Table of Contents

Growth stocks definition

What are the main characteristics of growth stocks?

Examples of growth stocks

Growth and value stocks: Key differences 

The bottom line

LearnValue InvestingWhat Are Growth Stocks?

What Are Growth Stocks?

Jun 21, 2022


5 min read

Growth stocks are one option for investors looking to buy into companies where the future is more important than the present. Learn more about what growth stocks are.

When an investor considers buying a growth stock, they aren’t shopping for a bargain. In fact, they may pay a premium for shares they expect to beat the market. Inherent in growth investing is the assumption that the best is yet to come, and that the need for income today isn’t very important. The anticipated payoff is that a rising share price will yield capital gains down the road that will be greater than the returns from any dividends paid today.  

Here’s a look at what growth stocks are, how they can benefit investors, and how these investments behave in both the short and long term.

Growth stocks definition

A growth stock is an investment that is expected to increase in value at a rate that tops the market average. These also tend to be relatively expensive based on common valuation measures.

Successful growth stocks manage to generate higher-than-average returns over an extended period of time, rather than being an overnight success. In order to accomplish this, growth companies are often those that:

  • Have created an innovative product or service 
  • Are entering or developing a new market or niche 
  • Develop or spearhead a unique industry altogether

Another way to look at growth stocks, says Titan strategist Myles Udland: “It’s a business that is growing very quickly, that is moving into a large market and that is taking share in that market either from incumbents or as that market grows.”

What are the main characteristics of growth stocks?

While there’s no guarantee that a particular stock will indeed surpass broader market growth, there are a couple of key features to keep in mind when trying to identify growth stocks.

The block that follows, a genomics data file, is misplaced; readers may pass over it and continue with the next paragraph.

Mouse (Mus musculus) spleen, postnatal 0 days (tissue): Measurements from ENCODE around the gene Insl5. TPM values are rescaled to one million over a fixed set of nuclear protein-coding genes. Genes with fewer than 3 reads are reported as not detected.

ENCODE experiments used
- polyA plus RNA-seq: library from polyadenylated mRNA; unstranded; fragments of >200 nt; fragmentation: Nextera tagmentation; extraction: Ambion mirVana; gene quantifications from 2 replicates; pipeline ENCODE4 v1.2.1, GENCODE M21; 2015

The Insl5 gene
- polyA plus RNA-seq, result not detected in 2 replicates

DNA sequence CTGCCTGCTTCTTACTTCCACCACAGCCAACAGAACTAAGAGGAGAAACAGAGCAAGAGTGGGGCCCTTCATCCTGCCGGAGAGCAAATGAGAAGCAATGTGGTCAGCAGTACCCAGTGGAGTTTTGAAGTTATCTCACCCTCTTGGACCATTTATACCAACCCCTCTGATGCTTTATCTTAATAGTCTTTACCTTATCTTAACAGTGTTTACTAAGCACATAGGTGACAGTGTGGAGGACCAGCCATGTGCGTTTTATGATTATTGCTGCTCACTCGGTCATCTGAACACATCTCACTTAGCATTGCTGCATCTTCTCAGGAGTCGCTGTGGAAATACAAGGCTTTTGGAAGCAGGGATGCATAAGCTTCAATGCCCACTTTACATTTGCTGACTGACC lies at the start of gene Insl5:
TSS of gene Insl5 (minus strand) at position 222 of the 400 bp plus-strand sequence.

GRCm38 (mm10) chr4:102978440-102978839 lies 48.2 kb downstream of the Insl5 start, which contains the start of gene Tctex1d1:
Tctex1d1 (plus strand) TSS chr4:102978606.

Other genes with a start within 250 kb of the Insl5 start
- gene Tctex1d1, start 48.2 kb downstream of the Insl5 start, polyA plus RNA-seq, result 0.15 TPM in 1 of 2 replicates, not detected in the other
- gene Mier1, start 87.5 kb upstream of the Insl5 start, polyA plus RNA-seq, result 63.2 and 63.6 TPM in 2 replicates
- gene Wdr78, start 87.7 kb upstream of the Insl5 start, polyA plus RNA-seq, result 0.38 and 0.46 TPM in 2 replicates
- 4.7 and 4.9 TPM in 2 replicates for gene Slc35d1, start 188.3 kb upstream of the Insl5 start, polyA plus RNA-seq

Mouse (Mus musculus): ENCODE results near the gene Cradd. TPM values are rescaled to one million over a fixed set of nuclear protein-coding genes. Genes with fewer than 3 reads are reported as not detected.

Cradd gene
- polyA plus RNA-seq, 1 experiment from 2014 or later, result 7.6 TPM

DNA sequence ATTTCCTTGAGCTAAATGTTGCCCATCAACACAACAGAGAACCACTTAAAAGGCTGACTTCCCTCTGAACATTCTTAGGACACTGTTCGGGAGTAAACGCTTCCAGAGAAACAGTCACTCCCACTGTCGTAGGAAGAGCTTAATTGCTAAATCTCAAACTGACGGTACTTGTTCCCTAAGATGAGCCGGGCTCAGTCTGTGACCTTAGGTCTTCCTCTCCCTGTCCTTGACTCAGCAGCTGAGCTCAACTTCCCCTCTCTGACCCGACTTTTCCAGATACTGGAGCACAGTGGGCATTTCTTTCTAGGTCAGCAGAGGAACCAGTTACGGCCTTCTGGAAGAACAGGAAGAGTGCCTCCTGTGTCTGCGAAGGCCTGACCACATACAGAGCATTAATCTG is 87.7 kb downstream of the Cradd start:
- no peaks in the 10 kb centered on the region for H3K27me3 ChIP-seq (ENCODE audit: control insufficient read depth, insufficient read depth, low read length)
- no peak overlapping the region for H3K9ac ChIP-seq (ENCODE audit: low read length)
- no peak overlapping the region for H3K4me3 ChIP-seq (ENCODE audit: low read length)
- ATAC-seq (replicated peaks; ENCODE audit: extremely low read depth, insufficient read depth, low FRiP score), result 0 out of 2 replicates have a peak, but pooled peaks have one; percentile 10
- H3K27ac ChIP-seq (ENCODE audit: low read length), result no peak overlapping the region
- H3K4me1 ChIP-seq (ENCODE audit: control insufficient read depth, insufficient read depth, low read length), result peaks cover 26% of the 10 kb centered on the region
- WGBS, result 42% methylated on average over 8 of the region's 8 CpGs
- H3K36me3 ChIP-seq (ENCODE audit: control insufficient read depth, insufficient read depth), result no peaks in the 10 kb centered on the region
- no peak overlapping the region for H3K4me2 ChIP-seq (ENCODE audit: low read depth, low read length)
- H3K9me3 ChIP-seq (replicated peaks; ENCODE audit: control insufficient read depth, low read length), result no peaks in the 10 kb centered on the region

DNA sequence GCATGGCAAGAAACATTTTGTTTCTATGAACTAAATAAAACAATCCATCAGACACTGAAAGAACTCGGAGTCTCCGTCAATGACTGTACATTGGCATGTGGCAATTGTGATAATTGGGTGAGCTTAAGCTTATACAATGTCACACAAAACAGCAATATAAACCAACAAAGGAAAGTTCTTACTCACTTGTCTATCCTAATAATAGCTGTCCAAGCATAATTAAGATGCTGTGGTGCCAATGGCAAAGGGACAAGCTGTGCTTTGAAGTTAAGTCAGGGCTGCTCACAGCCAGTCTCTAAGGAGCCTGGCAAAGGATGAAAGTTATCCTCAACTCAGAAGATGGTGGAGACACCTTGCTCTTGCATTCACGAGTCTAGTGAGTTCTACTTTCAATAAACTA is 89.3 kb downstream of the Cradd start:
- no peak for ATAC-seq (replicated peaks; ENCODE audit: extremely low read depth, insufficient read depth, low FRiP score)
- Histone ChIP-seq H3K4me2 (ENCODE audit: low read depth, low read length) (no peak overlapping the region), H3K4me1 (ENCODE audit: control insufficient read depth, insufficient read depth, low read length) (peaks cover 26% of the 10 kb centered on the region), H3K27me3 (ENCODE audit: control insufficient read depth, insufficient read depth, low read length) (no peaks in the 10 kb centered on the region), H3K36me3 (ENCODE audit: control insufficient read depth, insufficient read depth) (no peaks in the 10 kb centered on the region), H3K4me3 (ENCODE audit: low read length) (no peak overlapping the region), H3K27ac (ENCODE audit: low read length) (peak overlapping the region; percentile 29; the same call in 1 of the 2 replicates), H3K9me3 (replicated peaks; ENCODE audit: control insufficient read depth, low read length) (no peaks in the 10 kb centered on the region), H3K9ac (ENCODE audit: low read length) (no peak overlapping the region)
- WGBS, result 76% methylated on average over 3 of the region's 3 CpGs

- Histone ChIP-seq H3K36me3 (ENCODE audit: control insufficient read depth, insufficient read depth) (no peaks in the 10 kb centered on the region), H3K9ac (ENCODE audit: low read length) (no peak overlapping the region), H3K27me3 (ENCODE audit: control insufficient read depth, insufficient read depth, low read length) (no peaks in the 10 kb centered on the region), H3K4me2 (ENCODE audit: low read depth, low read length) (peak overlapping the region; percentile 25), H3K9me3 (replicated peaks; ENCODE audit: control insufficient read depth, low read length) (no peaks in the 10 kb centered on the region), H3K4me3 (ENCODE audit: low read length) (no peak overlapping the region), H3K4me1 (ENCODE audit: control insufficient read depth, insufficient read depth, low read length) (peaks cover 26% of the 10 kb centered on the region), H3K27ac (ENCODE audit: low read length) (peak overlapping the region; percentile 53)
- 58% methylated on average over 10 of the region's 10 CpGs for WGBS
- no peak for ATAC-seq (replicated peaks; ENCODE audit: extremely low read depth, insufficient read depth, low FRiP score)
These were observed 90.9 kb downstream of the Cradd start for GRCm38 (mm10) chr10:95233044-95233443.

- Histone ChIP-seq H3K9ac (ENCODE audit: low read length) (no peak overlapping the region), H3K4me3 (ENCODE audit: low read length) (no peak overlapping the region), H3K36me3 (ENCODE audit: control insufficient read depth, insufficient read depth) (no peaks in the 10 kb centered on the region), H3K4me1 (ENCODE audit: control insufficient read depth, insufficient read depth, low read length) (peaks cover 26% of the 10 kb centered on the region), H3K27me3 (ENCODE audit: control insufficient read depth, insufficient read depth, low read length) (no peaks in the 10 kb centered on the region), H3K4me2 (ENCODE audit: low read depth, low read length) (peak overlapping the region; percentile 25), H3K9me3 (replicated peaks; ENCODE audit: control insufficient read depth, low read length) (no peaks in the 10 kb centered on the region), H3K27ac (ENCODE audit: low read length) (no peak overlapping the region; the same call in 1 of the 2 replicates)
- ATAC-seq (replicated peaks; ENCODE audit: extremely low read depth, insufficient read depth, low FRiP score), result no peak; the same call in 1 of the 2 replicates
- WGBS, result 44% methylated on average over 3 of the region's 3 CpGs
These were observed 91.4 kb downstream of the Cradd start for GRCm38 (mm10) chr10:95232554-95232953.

• They’re expensive.

    At first glance, a growth stock may appear expensive, based on its share price. That’s because investors are counting on its future potential, and not so much its performance in the past or even the present. Typically, a growth stock will already be trading at a high price-to-earnings (P/E) ratio, exceeding the market average. For that reason, growth stocks usually are not bargains or undervalued. Another feature: Because of a rising share price, the company’s market capitalization may grow at a faster rate than the rest of the market. This share price increase may also be supported by growth in the earnings per share that also exceeds the market average or growth in the rest of the industry that the company is in.

  • They (typically) don’t pay dividends.

    These companies tend to reinvest their earnings back into the business, rather than offering passive income to shareholders through quarterly payouts. Investing in future growth is one of the main appeals for growth investors. By plowing current earnings back into the business, the company is telling the market that it has confidence in the odds of success.

  • They (hopefully) generate capital gains.

    Because growth stocks don’t often pay dividends, most growth investors purchase these stocks with their eye on capital gains down the line. If and when the stock appreciates, the investor will recognize the value of that growth after selling the shares.